How a good food safety program can control norovirus
According to the Centers for Disease Control and Prevention (CDC), norovirus is responsible for over 50 percent of foodborne illnesses in the U.S. In recent years, a majority of foodborne norovirus outbreaks occurred in restaurants, often related to an infected employee practicing poor personal hygiene and subsequently handling food.
In addition to negative health impacts for employees and patrons, a norovirus outbreak can have significant financial and public confidence consequences. It's essential to understand this virus, its potential effect on your restaurant, and how you can help reduce the likelihood of an outbreak.
Sometimes called the "stomach flu," norovirus only infects humans. It is the most common cause of acute viral gastroenteritis around the world and the most common cause of foodborne illness in the U.S., according to a report by PLos Medicine. Unlike some other infectious diseases, we can get norovirus time and again, and the average person will experience a norovirus infection five times in their life.
Norovirus symptoms usually appear 12 to 48 hours after first exposure, lasting approximately one to three days. Common symptoms are diarrhea, vomiting, nausea and stomach pain. People with norovirus are most contagious when they are sick, and for a few days after they feel better.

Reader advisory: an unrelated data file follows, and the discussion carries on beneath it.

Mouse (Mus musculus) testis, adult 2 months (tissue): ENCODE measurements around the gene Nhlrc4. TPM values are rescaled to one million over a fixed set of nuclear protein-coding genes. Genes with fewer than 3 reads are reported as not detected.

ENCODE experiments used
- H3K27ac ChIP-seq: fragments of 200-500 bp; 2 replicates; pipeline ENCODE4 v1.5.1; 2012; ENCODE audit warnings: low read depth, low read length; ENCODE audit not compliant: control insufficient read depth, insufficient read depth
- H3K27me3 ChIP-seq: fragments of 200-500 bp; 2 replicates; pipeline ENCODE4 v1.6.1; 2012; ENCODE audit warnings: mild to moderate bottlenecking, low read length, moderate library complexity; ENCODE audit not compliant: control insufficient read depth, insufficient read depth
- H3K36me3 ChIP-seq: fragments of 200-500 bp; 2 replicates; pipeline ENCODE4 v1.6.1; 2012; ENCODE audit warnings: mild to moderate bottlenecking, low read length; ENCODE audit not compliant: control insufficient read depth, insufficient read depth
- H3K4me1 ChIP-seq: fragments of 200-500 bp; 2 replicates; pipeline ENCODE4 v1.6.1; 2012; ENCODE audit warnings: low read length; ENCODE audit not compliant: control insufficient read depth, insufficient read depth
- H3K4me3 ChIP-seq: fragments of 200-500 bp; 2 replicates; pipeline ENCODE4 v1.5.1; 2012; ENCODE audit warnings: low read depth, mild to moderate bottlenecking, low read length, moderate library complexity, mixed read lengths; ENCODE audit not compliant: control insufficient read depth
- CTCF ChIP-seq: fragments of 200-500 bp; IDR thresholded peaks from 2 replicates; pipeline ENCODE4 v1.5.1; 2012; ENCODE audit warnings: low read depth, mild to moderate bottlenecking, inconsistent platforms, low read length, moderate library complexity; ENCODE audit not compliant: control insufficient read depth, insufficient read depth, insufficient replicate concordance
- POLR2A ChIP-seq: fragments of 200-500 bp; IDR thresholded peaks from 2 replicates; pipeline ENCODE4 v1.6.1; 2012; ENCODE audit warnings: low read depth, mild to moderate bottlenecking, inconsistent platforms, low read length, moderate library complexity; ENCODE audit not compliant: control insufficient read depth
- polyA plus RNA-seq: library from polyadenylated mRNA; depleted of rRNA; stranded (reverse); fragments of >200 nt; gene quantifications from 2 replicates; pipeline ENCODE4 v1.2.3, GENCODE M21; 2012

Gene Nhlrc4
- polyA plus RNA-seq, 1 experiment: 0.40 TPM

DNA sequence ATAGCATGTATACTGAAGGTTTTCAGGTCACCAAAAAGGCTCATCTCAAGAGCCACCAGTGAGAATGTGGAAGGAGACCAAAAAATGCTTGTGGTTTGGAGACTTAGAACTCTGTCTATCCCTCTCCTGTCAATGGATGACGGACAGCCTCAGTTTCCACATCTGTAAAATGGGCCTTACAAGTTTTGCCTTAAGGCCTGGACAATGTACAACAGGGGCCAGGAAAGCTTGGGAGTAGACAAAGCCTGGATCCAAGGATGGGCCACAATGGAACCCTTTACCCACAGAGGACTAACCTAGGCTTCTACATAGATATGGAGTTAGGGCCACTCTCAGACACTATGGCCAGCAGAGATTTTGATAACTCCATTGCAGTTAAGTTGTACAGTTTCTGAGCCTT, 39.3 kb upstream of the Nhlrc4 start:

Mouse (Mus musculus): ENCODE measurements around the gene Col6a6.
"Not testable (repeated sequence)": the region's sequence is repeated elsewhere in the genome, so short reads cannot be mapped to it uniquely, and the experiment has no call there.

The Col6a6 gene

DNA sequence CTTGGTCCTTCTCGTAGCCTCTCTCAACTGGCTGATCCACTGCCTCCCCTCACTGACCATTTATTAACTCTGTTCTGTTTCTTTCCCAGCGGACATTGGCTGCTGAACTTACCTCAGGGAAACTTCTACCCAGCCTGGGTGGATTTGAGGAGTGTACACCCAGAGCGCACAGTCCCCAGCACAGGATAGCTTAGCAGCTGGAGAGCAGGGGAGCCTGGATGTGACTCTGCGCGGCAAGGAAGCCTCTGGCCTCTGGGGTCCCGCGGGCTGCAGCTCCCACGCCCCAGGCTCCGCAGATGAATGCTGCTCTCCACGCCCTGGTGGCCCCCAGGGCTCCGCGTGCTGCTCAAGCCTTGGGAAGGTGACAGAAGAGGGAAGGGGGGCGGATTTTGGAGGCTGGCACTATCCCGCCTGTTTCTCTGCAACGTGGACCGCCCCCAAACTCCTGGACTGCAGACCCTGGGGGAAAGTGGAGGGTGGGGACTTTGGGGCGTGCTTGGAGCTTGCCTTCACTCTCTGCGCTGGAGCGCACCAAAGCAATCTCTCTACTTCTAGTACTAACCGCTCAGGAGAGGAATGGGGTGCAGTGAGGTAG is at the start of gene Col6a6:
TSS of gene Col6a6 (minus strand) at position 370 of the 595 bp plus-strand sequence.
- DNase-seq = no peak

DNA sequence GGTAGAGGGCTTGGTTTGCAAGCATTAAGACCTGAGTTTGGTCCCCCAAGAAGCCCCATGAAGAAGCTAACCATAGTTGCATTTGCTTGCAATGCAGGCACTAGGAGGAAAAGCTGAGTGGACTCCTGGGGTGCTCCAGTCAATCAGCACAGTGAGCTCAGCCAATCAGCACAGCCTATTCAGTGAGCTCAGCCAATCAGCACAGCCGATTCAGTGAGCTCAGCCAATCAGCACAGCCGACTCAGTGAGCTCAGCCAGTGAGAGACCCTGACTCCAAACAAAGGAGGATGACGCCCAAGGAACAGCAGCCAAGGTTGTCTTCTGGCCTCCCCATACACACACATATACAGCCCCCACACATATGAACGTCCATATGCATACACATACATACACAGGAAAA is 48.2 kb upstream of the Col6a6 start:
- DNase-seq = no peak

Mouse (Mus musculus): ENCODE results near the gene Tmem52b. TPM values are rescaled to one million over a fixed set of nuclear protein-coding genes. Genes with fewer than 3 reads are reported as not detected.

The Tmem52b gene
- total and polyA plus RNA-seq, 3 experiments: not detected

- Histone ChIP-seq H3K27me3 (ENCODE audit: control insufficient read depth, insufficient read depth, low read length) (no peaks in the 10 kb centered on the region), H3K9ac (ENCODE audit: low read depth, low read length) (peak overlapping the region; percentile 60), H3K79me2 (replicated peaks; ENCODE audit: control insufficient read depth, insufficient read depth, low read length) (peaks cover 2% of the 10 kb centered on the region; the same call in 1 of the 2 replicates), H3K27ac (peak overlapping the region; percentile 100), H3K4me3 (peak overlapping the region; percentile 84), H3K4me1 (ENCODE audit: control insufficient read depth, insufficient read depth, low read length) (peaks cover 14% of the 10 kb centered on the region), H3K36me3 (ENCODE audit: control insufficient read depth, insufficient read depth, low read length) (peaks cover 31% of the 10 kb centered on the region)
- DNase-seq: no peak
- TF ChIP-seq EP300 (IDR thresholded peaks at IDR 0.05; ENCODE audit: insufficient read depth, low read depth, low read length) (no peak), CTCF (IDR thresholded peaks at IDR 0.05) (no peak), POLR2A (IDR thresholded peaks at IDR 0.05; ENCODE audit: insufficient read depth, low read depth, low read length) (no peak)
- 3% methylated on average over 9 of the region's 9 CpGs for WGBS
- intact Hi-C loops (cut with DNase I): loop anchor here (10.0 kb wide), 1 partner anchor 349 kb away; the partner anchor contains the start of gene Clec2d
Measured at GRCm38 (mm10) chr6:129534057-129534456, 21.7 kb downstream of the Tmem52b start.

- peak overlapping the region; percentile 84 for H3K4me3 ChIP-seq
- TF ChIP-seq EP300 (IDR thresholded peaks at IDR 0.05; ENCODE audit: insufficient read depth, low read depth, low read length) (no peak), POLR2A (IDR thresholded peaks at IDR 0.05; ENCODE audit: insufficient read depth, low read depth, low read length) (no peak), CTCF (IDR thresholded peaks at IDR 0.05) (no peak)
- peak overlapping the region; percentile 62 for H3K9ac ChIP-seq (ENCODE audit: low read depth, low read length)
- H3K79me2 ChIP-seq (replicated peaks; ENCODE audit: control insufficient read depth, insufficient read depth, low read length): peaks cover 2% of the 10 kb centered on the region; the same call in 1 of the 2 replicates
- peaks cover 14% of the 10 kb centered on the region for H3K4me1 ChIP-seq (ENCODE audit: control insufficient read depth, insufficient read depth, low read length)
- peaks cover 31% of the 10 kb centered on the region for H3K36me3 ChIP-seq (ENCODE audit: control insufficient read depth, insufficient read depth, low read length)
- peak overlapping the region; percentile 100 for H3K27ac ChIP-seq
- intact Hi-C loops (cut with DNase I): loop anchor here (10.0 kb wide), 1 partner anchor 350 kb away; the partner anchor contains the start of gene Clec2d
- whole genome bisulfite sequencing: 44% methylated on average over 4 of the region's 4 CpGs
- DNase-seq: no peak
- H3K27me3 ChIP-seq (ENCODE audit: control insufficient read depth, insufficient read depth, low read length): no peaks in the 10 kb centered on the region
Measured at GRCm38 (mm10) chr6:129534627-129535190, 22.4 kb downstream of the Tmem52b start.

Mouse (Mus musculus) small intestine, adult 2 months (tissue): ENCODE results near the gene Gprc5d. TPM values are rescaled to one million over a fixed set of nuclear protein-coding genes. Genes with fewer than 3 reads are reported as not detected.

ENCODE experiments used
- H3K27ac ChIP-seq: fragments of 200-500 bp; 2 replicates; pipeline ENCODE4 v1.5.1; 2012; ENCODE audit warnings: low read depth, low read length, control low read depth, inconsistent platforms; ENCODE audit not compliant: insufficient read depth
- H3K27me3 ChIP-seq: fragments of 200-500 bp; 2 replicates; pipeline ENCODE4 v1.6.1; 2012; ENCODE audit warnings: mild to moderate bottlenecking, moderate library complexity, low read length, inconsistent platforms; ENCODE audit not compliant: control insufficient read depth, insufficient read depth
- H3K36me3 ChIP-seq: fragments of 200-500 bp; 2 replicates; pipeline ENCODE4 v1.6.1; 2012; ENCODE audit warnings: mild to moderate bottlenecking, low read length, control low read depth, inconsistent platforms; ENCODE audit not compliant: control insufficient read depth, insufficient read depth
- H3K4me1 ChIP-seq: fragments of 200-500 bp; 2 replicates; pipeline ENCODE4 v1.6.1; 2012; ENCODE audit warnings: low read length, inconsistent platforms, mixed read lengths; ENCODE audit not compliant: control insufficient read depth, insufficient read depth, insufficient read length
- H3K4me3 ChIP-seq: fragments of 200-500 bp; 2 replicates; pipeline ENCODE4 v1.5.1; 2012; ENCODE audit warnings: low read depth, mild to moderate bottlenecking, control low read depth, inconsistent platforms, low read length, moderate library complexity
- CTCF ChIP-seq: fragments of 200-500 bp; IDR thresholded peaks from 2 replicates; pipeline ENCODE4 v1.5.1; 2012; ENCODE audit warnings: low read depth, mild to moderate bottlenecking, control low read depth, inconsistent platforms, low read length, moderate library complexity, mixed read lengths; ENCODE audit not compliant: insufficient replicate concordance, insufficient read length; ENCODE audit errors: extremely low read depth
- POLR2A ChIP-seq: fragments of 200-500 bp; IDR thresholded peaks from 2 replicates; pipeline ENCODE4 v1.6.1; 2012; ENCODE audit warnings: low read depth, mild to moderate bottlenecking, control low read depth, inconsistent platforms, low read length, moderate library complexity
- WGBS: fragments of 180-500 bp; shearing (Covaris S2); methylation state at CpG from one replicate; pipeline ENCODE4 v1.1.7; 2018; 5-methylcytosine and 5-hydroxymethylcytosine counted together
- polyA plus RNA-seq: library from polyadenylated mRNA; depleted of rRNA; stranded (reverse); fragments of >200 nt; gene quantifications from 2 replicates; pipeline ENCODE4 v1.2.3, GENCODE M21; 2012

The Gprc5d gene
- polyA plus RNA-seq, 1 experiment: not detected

How is it spread?
Norovirus is shed in the stool and vomit of infected people. It can quickly spread to hands and surfaces and is easily transmitted by close contact with infected individuals. Once it reaches a person, the virus must be taken in by mouth to infect them.
Food and water can become contaminated when prepared or served by an infected food worker or by contact with contaminated surfaces. Outbreaks often occur in places where people gather and/or share food, such as in restaurants, healthcare facilities and schools.